Why we should pay attention to the redundant-preneurs

14th January 2020

Last month Alliance Insurance and on-demand insuretech Dinghy announced that they would forge a partnership to start catering to the fast-growing freelancer market.

It’s a smart move, really, because the rise of ‘redundant-preneurs’ cannot be ignored. When it comes to the growth and size of the freelancer market there are a couple of figures bandied about.

Dinghy points out that the workplace is changing and that we’re seeing an era of hustlers and 'slashies' – all affectionate terms levied at entrepreneurs who flit from one profession to another or work from coffee shops to work under ‘the buzz’.

Dinghy point out that the number of women working as freelancers has grown by a whopping 63%. This is no surprise because private nursery fees offering full time care, average well above £12,000 per year for children aged 0-3 according to Royal London, and it’s costs such as these that often make it financially unworkable to return to full time employment.

So, what does catering to freelancers entail for the insurance industry? If Dinghy’s model were a blueprint for what’s needed, it essentially boils down to flexible insurance (that stops and starts as the needs and jobs change), which is priced fairly too.

This would be more appealing for freelancers, whose income typically varies or who get paid sporadically.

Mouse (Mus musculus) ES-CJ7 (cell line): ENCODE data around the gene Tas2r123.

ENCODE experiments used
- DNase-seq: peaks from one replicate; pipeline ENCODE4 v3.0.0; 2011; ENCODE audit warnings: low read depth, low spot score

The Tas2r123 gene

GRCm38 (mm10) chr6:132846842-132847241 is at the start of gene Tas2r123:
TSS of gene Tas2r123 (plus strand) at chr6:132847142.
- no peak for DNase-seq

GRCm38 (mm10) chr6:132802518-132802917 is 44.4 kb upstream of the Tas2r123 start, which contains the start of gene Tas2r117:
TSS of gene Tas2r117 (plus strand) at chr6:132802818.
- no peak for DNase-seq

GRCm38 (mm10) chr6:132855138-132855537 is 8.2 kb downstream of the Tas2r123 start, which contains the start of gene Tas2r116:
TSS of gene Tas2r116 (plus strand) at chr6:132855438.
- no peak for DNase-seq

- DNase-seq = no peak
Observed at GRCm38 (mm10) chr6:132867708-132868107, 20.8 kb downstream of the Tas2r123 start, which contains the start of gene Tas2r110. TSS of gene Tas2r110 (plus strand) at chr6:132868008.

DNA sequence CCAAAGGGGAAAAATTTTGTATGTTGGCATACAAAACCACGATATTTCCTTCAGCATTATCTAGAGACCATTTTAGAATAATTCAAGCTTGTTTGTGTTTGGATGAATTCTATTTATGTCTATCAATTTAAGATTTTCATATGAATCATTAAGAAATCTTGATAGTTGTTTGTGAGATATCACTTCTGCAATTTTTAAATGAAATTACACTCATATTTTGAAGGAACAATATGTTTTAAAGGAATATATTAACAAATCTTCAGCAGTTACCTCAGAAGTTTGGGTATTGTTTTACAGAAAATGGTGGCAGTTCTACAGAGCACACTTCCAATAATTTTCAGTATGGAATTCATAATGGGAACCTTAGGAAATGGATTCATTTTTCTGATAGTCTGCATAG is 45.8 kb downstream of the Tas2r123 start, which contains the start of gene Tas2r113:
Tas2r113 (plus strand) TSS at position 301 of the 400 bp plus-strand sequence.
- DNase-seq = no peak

Don’t be too hasty in dismissing this audience as Millennials who’re unsure of their career prospects or mom’s that can’t afford childcare fees. There are people from all walks of life entering the freelancer market.

Dinghy point out that the number of freelancers aged 50 and above increased by close to 200% in the 15 years between 2001 and 2016.

Redundancy is also a key factor contributing to the rise of freelancers. According to Direct Line, 13 million adults have been made redundant at some point in their careers.

Then, after being made redundant, four million people (35%) decided to use the opportunity to become their own boss. Of these, 2.2 million or 57% started working for themselves as a freelancer or consultant.

Another impressive fact is that this has helped to created millions of micro-businesses all over the UK, which actually accounts for 96% of all businesses according to the Department for Business, Energy and Industrial Strategy.

The types of businesses that redundant people invest in or initiate vary. According to Direct Line, the majority (68%) set up a business relating to their previous job but a third chose redundancy as an opportunity to try something new.

The most popular sector to enter following redundancy is education, followed by retail. Management consultancies are also increasing in popularity as are IT or web design businesses.

If you’re looking for new markets to tap into this surely is one sector that can’t be ignored. The world of employment, and how we view, it is changing at a rapid pace. This is a sector that needs cover for their businesses, homes, cars, lives and to insure against any disabilities that could render them unable to work.

If they have enough years of work ahead of them, they’ll need suitable pension products to invest in too.

The opportunities to design products for this sector of the market are endless. Of course, catering to freelancers doesn’t come without its risks. Income can be unpredictable but if brokers, insurers and those in insuretech get it right, they’re likely to tap into a very loyal and appreciative following.

Image by Gerd Altmann from Pixabay 

 

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